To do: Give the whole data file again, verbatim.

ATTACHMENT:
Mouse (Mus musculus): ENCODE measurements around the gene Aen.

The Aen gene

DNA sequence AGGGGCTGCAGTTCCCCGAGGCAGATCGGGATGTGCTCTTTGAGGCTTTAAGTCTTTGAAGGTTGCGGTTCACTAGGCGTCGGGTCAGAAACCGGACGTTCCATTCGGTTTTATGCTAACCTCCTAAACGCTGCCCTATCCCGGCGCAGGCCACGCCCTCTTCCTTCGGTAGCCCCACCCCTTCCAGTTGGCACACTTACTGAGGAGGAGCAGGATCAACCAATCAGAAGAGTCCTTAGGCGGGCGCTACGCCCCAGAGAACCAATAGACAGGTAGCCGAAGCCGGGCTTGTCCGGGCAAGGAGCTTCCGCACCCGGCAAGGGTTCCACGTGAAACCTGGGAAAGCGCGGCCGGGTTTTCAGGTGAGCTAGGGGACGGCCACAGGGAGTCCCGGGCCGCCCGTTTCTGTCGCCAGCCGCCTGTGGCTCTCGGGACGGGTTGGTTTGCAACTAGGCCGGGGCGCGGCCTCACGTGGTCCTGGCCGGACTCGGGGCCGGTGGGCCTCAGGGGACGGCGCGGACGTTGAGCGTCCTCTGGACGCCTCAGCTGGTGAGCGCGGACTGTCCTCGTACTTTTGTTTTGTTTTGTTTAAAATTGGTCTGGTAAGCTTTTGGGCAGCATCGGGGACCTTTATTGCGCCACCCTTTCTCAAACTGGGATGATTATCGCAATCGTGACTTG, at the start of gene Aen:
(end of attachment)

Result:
Mouse (Mus musculus): ENCODE measurements around the gene Aen.

The Aen gene

DNA sequence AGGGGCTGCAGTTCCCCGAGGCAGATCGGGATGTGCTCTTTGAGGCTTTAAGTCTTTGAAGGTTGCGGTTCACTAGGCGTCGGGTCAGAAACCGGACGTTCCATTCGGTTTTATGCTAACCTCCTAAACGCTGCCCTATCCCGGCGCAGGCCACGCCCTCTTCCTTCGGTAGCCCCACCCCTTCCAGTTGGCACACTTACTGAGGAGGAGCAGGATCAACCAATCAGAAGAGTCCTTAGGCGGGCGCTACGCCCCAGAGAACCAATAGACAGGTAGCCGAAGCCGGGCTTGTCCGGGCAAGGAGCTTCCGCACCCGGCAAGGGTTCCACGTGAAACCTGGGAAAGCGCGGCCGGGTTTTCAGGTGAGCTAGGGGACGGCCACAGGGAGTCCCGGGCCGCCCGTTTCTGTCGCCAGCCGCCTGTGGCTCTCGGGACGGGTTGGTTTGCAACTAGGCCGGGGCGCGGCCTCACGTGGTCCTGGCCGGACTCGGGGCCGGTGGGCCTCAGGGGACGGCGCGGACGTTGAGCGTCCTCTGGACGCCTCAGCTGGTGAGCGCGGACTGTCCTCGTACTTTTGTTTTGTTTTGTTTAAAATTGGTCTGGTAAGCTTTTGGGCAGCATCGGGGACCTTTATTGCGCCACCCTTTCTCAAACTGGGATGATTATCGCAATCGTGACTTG, at the start of gene Aen: